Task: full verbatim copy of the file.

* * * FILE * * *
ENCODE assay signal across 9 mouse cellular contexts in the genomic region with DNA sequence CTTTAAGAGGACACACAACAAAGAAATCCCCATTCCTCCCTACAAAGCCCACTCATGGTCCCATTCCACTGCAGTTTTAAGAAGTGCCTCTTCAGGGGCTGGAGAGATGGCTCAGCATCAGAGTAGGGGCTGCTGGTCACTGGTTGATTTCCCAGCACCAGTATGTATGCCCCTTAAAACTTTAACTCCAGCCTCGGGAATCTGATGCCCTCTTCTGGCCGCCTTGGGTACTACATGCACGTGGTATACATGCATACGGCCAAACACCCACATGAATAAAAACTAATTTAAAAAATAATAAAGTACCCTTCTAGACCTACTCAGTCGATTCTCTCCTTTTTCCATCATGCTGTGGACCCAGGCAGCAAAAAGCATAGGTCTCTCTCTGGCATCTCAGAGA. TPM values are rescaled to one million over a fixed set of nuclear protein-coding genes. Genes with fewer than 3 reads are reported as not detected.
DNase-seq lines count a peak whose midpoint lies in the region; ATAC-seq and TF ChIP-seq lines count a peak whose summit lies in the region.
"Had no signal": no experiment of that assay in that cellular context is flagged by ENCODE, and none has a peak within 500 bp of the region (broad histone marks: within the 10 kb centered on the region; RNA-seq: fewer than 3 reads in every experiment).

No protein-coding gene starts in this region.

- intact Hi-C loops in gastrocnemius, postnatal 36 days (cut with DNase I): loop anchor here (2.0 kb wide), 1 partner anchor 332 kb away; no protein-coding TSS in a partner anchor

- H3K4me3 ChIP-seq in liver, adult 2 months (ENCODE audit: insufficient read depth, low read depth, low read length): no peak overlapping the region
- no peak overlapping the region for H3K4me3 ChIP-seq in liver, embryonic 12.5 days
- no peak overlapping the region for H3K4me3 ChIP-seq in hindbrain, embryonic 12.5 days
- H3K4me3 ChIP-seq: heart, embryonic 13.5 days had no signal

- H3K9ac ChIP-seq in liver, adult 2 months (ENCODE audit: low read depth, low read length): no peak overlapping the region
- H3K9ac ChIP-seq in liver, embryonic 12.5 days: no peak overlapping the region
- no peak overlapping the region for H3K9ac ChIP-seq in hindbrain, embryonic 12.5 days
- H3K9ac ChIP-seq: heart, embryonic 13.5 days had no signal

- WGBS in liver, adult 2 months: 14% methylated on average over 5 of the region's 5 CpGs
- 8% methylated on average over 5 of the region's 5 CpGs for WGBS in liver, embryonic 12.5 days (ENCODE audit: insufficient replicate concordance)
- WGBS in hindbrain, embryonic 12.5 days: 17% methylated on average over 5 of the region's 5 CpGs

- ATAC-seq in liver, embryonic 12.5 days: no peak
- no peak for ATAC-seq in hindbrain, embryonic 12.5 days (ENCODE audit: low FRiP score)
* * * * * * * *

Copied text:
ENCODE assay signal across 9 mouse cellular contexts in the genomic region with DNA sequence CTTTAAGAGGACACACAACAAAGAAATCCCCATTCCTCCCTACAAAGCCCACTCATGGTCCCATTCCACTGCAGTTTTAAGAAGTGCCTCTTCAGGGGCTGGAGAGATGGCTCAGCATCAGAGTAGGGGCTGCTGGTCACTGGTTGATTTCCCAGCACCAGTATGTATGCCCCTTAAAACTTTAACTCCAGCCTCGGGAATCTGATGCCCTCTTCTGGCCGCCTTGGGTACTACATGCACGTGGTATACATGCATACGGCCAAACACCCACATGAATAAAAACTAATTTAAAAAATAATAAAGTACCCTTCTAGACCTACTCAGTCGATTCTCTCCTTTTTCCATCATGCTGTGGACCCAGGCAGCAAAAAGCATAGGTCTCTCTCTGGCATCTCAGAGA. TPM values are rescaled to one million over a fixed set of nuclear protein-coding genes. Genes with fewer than 3 reads are reported as not detected.
DNase-seq lines count a peak whose midpoint lies in the region; ATAC-seq and TF ChIP-seq lines count a peak whose summit lies in the region.
"Had no signal": no experiment of that assay in that cellular context is flagged by ENCODE, and none has a peak within 500 bp of the region (broad histone marks: within the 10 kb centered on the region; RNA-seq: fewer than 3 reads in every experiment).

No protein-coding gene starts in this region.

- intact Hi-C loops in gastrocnemius, postnatal 36 days (cut with DNase I): loop anchor here (2.0 kb wide), 1 partner anchor 332 kb away; no protein-coding TSS in a partner anchor

- H3K4me3 ChIP-seq in liver, adult 2 months (ENCODE audit: insufficient read depth, low read depth, low read length): no peak overlapping the region
- no peak overlapping the region for H3K4me3 ChIP-seq in liver, embryonic 12.5 days
- no peak overlapping the region for H3K4me3 ChIP-seq in hindbrain, embryonic 12.5 days
- H3K4me3 ChIP-seq: heart, embryonic 13.5 days had no signal

- H3K9ac ChIP-seq in liver, adult 2 months (ENCODE audit: low read depth, low read length): no peak overlapping the region
- H3K9ac ChIP-seq in liver, embryonic 12.5 days: no peak overlapping the region
- no peak overlapping the region for H3K9ac ChIP-seq in hindbrain, embryonic 12.5 days
- H3K9ac ChIP-seq: heart, embryonic 13.5 days had no signal

- WGBS in liver, adult 2 months: 14% methylated on average over 5 of the region's 5 CpGs
- 8% methylated on average over 5 of the region's 5 CpGs for WGBS in liver, embryonic 12.5 days (ENCODE audit: insufficient replicate concordance)
- WGBS in hindbrain, embryonic 12.5 days: 17% methylated on average over 5 of the region's 5 CpGs

- ATAC-seq in liver, embryonic 12.5 days: no peak
- no peak for ATAC-seq in hindbrain, embryonic 12.5 days (ENCODE audit: low FRiP score)